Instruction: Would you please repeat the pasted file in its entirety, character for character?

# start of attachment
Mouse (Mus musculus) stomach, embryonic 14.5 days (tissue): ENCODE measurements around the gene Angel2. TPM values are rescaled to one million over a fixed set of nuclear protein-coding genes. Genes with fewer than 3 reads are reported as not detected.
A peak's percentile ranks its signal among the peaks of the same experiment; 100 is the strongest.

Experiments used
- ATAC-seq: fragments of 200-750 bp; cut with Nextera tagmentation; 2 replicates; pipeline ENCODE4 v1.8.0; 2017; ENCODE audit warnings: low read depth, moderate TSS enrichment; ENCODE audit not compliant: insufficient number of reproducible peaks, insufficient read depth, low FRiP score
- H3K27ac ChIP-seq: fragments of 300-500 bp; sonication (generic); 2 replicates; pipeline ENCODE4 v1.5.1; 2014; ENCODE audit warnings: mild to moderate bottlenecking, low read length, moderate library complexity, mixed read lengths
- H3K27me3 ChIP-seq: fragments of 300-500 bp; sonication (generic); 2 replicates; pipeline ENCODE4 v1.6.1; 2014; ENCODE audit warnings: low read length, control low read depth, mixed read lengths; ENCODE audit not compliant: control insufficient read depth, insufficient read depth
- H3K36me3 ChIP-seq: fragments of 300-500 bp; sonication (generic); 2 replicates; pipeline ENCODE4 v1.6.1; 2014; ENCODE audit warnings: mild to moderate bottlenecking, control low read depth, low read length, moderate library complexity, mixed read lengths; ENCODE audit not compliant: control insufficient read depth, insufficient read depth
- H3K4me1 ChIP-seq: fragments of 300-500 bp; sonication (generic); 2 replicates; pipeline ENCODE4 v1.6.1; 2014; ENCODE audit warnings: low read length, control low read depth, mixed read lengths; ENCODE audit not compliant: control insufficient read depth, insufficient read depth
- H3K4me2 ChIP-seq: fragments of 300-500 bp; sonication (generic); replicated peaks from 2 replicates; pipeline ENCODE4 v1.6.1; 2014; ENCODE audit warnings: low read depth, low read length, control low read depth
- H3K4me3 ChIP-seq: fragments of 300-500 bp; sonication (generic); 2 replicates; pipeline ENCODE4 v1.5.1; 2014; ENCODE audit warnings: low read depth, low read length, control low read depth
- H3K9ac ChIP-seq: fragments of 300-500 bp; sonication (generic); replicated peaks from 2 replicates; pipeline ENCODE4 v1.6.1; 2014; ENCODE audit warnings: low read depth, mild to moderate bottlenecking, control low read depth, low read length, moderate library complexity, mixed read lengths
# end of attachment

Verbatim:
Mouse (Mus musculus) stomach, embryonic 14.5 days (tissue): ENCODE measurements around the gene Angel2. TPM values are rescaled to one million over a fixed set of nuclear protein-coding genes. Genes with fewer than 3 reads are reported as not detected.
A peak's percentile ranks its signal among the peaks of the same experiment; 100 is the strongest.

Experiments used
- ATAC-seq: fragments of 200-750 bp; cut with Nextera tagmentation; 2 replicates; pipeline ENCODE4 v1.8.0; 2017; ENCODE audit warnings: low read depth, moderate TSS enrichment; ENCODE audit not compliant: insufficient number of reproducible peaks, insufficient read depth, low FRiP score
- H3K27ac ChIP-seq: fragments of 300-500 bp; sonication (generic); 2 replicates; pipeline ENCODE4 v1.5.1; 2014; ENCODE audit warnings: mild to moderate bottlenecking, low read length, moderate library complexity, mixed read lengths
- H3K27me3 ChIP-seq: fragments of 300-500 bp; sonication (generic); 2 replicates; pipeline ENCODE4 v1.6.1; 2014; ENCODE audit warnings: low read length, control low read depth, mixed read lengths; ENCODE audit not compliant: control insufficient read depth, insufficient read depth
- H3K36me3 ChIP-seq: fragments of 300-500 bp; sonication (generic); 2 replicates; pipeline ENCODE4 v1.6.1; 2014; ENCODE audit warnings: mild to moderate bottlenecking, control low read depth, low read length, moderate library complexity, mixed read lengths; ENCODE audit not compliant: control insufficient read depth, insufficient read depth
- H3K4me1 ChIP-seq: fragments of 300-500 bp; sonication (generic); 2 replicates; pipeline ENCODE4 v1.6.1; 2014; ENCODE audit warnings: low read length, control low read depth, mixed read lengths; ENCODE audit not compliant: control insufficient read depth, insufficient read depth
- H3K4me2 ChIP-seq: fragments of 300-500 bp; sonication (generic); replicated peaks from 2 replicates; pipeline ENCODE4 v1.6.1; 2014; ENCODE audit warnings: low read depth, low read length, control low read depth
- H3K4me3 ChIP-seq: fragments of 300-500 bp; sonication (generic); 2 replicates; pipeline ENCODE4 v1.5.1; 2014; ENCODE audit warnings: low read depth, low read length, control low read depth
- H3K9ac ChIP-seq: fragments of 300-500 bp; sonication (generic); replicated peaks from 2 replicates; pipeline ENCODE4 v1.6.1; 2014; ENCODE audit warnings: low read depth, mild to moderate bottlenecking, control low read depth, low read length, moderate library complexity, mixed read lengths